GRAHME (GRAHAM), James (1650-1730), of Bagshot, Surr. and Levens, Westmld.

Published in The History of Parliament: the House of Commons 1660-1690, ed. B.D. Henning, 1983
Available from Boydell and Brewer

Family and Education

b. Mar. 1650, 2nd s. of Sir George Grahme, 2nd Bt., of Netherby, Cumb. by Lady Mary Johnston, da. of James, 1st Earl of Hartfell [S]; bro. of Sir Richard Grahme. educ. Westminster; Christ Church, Oxf. 1666; I. Temple, entered 1666. m. (1) lic. 23 Nov. 1675, Dorothy (d.1700), da. of the Hon. William Howard of Rivensby, Lincs., 3s. d.v.p. 2da.; (2) lic. 4 Mar. 1702, Elizabeth (d.1709), da. of Isaac Barton, merchant, of London, wid. of George Bromley of the Middle Temple, s.p.

Offices Held

Capt. Douglas’s Ft. (French army) 1671-3, R. English regt. 1673-4; capt. of ft. to the 1st Earl of Carlisle (Charles Howard) Mar.-Nov. 1673, Admiralty Regt. Jan.-Oct. 1675, Coldstream Gds. 1675-8; lt.-col. of ft. to Lord Morpeth (Edward Howard) 1678-9.

Commr. for assessment, Westminster 1677-9; freeman, Portsmouth 1678, Edinburgh 1679, Stirling and Linlithgow 1681; keeper of Pirbright Walk, Windsor Forest 1680-2, Bagshot Park 1682-9; dep. lt. Windsor Castle and Forest 1685-9; freeman, New Windsor 1685, alderman 1685-Oct. 1688, mayor 1686-7; j.p. Westmld. by 1701-d.; mayor, Appleby 1717-18; dep. lt. Westmld. by 1722-d.1

Keeper of the privy purse to the Duchess of York c.1677, to the Duke of York by 1679, (as King) 1685-Dec. 1688; master of the buckhounds 1685-9.


Grahme was first commissioned in one of the Scottish regiments in the French service and fought in the Netherlands under Turenne and Monmouth. He fell in love with a granddaughter of the 1st Earl of Berkshire, and married her despite family opposition and ‘great inequalities’. Although one of the notorious maids of honour at the Restoration Court, she became ‘an excellent housewife [and] a prudent and virtuous lady’, and it was no doubt through her that Grahme attained a post in the household of the Duke of York. He was sent to France in 1682 with Lord Feversham on a mission of compliment to Louis XIV, who presented him with his portrait set in diamonds.2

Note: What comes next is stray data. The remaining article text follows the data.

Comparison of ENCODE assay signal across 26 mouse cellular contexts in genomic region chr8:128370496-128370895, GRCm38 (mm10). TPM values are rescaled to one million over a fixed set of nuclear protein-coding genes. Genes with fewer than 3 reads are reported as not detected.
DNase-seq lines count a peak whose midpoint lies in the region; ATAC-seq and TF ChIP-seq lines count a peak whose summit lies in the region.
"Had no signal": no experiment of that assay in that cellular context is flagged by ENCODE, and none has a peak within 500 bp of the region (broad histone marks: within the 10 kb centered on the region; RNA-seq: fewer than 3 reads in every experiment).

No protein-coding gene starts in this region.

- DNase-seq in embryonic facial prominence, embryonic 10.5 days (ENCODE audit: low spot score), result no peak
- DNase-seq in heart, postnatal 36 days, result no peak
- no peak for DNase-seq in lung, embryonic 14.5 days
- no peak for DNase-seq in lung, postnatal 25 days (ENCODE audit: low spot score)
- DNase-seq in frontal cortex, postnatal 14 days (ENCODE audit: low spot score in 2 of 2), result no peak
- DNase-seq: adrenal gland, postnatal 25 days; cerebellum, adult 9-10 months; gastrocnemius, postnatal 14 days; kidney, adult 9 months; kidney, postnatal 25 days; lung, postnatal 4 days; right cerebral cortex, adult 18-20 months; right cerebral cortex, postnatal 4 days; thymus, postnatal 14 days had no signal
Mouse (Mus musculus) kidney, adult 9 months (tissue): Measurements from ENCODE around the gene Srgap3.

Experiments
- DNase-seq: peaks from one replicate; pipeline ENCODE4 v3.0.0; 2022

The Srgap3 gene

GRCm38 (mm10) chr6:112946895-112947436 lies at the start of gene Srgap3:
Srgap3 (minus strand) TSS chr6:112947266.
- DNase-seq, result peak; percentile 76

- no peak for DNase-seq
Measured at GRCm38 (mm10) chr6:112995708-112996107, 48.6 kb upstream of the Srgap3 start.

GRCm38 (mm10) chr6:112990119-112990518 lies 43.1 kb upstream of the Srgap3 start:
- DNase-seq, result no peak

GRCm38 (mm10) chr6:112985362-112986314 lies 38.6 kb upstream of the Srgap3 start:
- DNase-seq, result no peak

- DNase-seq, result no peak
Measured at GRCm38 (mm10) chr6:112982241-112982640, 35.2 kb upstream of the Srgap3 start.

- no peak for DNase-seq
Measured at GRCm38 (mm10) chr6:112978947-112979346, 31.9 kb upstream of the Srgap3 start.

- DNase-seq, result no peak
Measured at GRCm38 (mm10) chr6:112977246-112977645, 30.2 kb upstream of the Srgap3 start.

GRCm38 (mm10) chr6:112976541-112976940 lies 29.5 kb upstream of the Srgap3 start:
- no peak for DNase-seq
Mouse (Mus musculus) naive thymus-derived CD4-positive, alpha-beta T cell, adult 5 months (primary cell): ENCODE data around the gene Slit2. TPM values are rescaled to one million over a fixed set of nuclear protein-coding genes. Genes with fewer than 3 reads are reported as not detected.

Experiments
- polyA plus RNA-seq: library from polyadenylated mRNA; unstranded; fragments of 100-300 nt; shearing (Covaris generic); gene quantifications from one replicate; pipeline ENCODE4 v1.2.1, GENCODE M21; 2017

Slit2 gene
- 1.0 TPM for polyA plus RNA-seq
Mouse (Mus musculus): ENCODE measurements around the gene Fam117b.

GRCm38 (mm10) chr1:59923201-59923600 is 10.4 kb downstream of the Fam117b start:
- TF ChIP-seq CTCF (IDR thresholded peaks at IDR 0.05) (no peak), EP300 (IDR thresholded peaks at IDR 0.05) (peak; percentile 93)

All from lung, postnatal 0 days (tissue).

At the outset of the new reign Grahme was appointed privy purse and master of the buckhounds in succession to Baptist May and John Carey and was elected for Carlisle, where his elder brother, Lord Preston, had been nominated recorder under the new charter. He does not appear to have used his rank after leaving the army, and hence there is the possibility of confusion between his record in James II’s Parliament and that of Richard Graham. He was probably moderately active, however. He may have served on the committee of elections and privileges, helped to consider the bill to provide carriages for the navy and ordnance, and acted as teller against the bill for the general naturalization of Huguenot refugees. He fortified his interest at Carlisle by presenting the corporation with a mace, and bought Levens for £24,200. The famous topiary gardens there were laid out by Beaumont, the royal gardener.3

Grahme was approved as court candidate at Carlisle in 1688, but was rejected ‘with great contempt’ by the corporation. He accompanied James on his flight to Rochester and lent him 6,000 ducats on the security of his shares in the East India and Royal Africa Companies. In the following spring Grahme and his brother were sent to the Tower on suspicion of treason. Though he submitted to the new regime in 1690, ostensibly for patriotic reasons, and gave information to Secretary Nottingham (Daniel Finch) about Jacobite activities, he was implicated in Preston’s confession in the following year. He was obliged to give up the shares he had acquired from James, and received a royal pardon in February 1692. He returned to the Commons under Queen Anne, representing first Appleby and then Westmorland. After some years’ wavering he went over to the Whigs in 1722. He died on 26 Jan. 1730 and was buried with his first wife at Charlton (Wiltshire), where his epitaph described him as a faithful servant both to King Charles and King James II. His heir was his daughter, who married her cousin, the 4th Earl of Berkshire.4

Ref Volumes: 1660-1690

Author: Eveline Cruickshanks


Except where otherwise stated this biography is based on J. Bagot, Col. James Grahme of Levens.

  • 1. R. East, Portsmouth Recs. 363; First Hall Bk. (Windsor Hist. Recs. i), 51, 169.
  • 2. HMC 7th Rep. 347, 350; Evelyn Diary, iv. 69, 467-8.
  • 3. R. Morrice, Entering Bk. 1, p. 456; CJ, ix. 738; HMC Lords, n.s. i. 365.
  • 4. CSP Dom. 1687-9, p. 273; HMC Lonsdale, 98; HMC Finch, ii. 360, 391-2; iii. 149, 355; Luttrell, ii. 356.